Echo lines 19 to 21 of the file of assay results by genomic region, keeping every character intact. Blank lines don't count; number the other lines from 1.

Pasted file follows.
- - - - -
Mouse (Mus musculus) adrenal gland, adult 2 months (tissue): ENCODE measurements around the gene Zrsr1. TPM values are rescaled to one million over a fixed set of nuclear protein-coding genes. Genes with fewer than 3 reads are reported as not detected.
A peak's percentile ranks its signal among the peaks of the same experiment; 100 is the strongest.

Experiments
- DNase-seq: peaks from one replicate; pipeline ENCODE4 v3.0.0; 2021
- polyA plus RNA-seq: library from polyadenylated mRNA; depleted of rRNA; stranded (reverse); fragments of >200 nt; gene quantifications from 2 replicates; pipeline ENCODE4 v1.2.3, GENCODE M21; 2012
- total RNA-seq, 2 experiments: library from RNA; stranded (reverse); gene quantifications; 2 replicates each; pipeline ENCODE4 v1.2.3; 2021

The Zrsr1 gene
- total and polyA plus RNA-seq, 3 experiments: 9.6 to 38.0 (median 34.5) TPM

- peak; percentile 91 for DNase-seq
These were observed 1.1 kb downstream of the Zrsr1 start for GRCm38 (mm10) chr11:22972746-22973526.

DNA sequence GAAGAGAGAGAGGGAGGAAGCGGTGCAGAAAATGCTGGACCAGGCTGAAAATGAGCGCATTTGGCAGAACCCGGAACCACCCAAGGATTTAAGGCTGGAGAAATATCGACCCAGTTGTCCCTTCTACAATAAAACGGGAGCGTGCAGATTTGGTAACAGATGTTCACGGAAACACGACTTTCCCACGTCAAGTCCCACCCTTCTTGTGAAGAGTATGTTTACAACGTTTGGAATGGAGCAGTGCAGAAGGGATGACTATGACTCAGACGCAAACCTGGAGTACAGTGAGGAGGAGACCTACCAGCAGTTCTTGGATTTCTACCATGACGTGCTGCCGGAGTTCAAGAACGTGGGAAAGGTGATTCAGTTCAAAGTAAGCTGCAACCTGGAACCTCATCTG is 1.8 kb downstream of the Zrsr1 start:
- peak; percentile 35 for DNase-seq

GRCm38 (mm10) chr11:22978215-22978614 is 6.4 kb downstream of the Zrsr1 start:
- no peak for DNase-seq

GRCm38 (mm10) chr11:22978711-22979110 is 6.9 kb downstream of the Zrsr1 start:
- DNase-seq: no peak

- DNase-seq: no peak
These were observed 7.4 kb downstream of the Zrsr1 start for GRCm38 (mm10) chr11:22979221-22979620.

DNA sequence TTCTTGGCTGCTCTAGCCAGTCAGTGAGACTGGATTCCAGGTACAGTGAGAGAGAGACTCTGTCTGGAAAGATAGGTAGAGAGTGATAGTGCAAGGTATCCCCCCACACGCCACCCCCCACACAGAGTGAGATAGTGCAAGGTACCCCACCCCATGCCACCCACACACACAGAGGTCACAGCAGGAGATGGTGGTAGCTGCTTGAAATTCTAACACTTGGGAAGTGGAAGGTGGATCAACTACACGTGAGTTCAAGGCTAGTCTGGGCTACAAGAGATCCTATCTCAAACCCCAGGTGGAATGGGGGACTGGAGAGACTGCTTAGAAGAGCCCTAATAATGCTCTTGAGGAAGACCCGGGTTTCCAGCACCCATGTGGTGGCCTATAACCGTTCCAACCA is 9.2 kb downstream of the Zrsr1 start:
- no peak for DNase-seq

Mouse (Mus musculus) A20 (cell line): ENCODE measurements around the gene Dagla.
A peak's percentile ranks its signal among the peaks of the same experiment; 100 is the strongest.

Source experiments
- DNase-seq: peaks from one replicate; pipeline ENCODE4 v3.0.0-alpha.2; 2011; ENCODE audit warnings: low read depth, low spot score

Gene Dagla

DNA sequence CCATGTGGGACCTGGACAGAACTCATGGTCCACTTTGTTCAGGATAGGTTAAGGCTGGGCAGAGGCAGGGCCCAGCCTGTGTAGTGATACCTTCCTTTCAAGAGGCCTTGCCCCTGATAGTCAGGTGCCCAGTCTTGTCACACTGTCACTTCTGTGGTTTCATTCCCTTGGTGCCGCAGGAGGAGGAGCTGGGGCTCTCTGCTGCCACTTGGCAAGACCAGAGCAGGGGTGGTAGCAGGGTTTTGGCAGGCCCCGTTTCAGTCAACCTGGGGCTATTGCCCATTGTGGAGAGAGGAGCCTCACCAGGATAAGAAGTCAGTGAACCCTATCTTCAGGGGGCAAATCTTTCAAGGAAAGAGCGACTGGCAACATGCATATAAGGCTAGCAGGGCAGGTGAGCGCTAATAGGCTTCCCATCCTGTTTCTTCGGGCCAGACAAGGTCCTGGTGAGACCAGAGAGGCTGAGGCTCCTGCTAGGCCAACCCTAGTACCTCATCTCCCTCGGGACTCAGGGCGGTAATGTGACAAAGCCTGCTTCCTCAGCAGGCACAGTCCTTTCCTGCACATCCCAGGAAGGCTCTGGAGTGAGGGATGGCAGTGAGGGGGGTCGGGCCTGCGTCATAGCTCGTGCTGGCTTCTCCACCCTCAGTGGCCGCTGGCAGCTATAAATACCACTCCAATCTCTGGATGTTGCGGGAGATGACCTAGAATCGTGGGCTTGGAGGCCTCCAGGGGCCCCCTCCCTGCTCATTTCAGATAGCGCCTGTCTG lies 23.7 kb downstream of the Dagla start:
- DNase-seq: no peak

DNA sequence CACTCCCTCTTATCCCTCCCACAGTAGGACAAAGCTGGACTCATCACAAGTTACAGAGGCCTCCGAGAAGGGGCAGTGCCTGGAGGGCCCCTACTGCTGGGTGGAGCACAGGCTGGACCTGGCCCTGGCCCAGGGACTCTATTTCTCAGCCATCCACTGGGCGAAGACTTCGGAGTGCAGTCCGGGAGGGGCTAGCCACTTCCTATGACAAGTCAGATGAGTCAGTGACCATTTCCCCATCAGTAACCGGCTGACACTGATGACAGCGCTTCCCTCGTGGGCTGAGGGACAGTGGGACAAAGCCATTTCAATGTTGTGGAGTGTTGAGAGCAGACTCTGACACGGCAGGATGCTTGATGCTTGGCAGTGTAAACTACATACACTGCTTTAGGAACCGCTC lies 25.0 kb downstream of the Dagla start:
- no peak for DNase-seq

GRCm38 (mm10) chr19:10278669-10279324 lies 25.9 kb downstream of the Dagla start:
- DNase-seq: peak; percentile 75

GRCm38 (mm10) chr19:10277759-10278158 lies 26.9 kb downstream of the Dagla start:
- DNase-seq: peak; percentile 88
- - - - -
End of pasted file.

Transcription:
DNA sequence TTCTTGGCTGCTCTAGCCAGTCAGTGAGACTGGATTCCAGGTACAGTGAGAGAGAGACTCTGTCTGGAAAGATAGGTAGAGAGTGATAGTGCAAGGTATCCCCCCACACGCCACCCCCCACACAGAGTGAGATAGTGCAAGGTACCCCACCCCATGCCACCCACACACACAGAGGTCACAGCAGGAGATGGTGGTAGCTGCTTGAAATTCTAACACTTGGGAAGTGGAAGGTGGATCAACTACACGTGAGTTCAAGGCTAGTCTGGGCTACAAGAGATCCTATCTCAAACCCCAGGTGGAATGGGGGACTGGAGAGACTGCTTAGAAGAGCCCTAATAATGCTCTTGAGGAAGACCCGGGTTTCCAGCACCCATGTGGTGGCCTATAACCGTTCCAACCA is 9.2 kb downstream of the Zrsr1 start:
- no peak for DNase-seq

Mouse (Mus musculus) A20 (cell line): ENCODE measurements around the gene Dagla.